- Anti-fungal spray to help prevent and clear rashes, get rid of athletes foot, and crotch itch.
- Assorted sizes of bandages, super glue (to seal bad cuts in a pinch), and some quick clotting compound.
- Small sewing kit to close small cuts and wounds. (You can also use the kit to repair damaged clothing.
- At least 3 days’ worth of over the counter drugs for pain and fever. At least 3 days of your daily medications and an extra set of eyeglasses if you wear them.
- Scissors or a small knife are very useful in the first aid kit for cutting bandages and other cutting needs.
- One time use ice pack to help treat sprains. Try to carry the squeeze type.
- One tourniquet to control heavy bleeding or a loss of a limb.
All defensive weapons and devices should be kept where they can be accessed quickly and safely when needed.
- A legal conceal carry or open carry handgun with extra magazines and ammunition. Know how to maintain then and use them correctly.
- If you don’t want to carry a firearm, carry pepper spray, hunting/ survival knife, throwing stars, rope sling, or a stun gun.
- No matter what you carry you must be well trained to use it and know what you can and can’t do with it.
- Carry a complete change of seasonal clothing. Include extra socks and a jacket.
- Carry a crush style wide brim hat to protect you from the sun and the elements.
- Work gloves to protect the hands from the weather, while climbing, or crossing rough terrain.
- A well broken in pair of walking shoes or a pair of lightweight hiking boots.
Maps, communications, and navigation aids
- There should be 2 paper maps kept in this bag. Keep a new one folded up in a waterproof bag. You can use clear laminate to seal the other one off from dirt, water, and other things that might ruin it.
- A Topographical Map for off road use.
- A map and list of all possible routes to get home including off road options.
- A good compass.
- A signal mirror.
- Along with your cell phone, keep a Crank/ battery powered radio in your Get Home Bag. You can purchase small radios for about a dollar. Just make sure they work and can draw signals from local news stations.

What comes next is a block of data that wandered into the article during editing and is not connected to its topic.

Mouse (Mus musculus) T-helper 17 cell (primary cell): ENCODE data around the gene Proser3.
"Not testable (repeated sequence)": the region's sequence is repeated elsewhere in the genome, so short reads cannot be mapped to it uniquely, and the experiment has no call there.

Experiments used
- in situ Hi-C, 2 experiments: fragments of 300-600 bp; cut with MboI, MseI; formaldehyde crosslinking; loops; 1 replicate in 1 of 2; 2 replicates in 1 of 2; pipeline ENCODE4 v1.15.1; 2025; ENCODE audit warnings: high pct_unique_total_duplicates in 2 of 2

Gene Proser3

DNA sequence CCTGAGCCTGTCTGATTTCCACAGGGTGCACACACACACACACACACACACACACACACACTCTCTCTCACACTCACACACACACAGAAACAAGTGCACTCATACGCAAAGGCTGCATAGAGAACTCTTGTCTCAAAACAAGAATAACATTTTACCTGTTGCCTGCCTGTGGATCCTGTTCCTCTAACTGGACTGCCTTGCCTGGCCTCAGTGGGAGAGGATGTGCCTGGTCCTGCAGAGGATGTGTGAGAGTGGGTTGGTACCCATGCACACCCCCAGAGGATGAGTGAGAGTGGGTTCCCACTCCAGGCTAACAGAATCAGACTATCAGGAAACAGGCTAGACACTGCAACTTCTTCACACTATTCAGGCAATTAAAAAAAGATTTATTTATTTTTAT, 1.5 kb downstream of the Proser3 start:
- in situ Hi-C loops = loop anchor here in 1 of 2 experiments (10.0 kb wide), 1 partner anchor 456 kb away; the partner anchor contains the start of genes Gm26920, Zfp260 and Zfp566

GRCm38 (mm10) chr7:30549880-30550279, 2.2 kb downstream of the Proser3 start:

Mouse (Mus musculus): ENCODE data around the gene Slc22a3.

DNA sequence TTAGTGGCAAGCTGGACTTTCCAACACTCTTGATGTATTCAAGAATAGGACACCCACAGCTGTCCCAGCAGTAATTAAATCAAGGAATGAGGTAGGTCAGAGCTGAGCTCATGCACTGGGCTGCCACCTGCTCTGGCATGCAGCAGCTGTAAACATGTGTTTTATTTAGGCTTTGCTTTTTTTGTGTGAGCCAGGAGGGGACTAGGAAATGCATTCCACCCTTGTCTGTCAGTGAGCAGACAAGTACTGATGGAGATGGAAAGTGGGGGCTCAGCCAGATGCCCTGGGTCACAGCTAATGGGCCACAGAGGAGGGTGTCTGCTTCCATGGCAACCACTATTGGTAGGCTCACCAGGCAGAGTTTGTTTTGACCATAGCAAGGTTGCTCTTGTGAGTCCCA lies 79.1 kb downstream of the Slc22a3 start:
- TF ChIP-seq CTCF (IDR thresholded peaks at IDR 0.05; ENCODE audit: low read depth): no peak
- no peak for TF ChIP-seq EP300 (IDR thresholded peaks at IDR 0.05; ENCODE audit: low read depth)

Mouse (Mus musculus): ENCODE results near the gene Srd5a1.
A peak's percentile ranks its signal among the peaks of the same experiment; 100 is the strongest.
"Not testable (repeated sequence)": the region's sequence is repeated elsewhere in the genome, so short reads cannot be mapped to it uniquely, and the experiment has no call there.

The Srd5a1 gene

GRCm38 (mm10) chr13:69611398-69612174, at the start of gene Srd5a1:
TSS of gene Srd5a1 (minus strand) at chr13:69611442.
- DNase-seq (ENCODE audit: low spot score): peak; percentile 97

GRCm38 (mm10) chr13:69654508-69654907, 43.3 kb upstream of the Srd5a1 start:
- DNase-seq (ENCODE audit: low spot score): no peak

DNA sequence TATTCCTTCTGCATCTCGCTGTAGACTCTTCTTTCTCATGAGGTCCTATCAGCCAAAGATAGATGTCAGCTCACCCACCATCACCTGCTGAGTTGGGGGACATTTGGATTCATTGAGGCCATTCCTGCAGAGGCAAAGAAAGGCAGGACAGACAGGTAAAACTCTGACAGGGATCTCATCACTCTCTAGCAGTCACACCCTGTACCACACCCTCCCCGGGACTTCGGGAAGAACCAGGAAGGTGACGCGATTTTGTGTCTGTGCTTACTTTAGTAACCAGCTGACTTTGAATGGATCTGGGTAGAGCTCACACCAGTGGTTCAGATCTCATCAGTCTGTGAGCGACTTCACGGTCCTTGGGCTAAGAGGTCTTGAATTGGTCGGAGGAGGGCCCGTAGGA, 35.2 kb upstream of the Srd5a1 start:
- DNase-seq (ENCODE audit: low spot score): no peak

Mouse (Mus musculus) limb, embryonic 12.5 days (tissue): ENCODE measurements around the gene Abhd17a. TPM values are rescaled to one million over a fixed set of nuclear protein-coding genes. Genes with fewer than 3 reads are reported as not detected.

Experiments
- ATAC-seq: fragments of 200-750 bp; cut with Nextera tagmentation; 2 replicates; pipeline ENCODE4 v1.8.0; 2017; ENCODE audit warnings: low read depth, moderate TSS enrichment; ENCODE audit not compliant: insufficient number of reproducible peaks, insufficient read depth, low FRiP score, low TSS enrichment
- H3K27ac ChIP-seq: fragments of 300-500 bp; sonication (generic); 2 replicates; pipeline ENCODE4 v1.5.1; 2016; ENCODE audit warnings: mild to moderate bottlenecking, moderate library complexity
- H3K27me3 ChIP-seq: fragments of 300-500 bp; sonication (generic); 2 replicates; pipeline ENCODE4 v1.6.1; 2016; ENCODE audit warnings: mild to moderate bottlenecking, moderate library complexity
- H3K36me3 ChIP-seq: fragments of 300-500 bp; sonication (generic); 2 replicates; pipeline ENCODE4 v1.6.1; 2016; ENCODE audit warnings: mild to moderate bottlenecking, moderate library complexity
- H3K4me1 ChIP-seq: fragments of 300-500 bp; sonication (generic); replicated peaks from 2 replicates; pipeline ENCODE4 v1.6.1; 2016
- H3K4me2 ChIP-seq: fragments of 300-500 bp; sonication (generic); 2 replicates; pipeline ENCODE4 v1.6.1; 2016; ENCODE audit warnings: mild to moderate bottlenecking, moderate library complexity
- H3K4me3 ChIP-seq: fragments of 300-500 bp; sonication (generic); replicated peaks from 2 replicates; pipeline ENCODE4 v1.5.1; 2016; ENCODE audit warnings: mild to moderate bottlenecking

Note: Each of the following items in this section need to be stored in their own individual plastic bag. Then packaged in a single plastic bag to prevent the items from getting mixed up and contaminated by other items in the bag.
- Cotton balls soaked in petroleum jelly. These cotton balls are excellent fire starters, but they are a little bit messy.
- Char cloth, an excellent tinder, needs to be kept in a small airtight tin to keep it dry.
- Magnesium spark fire starters.
- A small bag of dry tinder to help start fires. Dryer lint works well.
- Waterproof matches in a waterproof container and 2 Bic type butane lighters with new flints. Even if the lighters get empty, the flints can still start a fire.
- Sterno Emergency candles. Each of these candles have a burn time of about 55 hours. If you don’t have any, have at least 6 regular 6” candles for light, heating a small sleeping area, or as a fire starting aid.
- Glow sticks.
- Compact headlamp with extra batteries.
- Flashlights with extra batteries.
- Emergency debit card with at least $50 on it and $50 to $100 in cash.
- Solo Stove ( a small compact wood burning cooking stove), or a MRE heating pack for each hot meal pack.
- Plastic trash bags ( 2-3 55 gallons) to be used as extra ponchos, shelter material, or for protecting the Get Home Bag from bad weather. Mosquito netting to keep the bugs off you.
- A small plastic inflatable swimming pool ring to be used in crossing rivers or streams.
- Toilet paper and wet wipes for personal sanitation use.
- A good well-built multi-tool as a compact tool set.
- Small roll of Duct tape with its 1001 uses.
Have you ever been away from home when disaster struck? What items did you find most useful? What items would you add to a Get Home Bag? Please feel free to comment in the section below this article and share your experiences with us.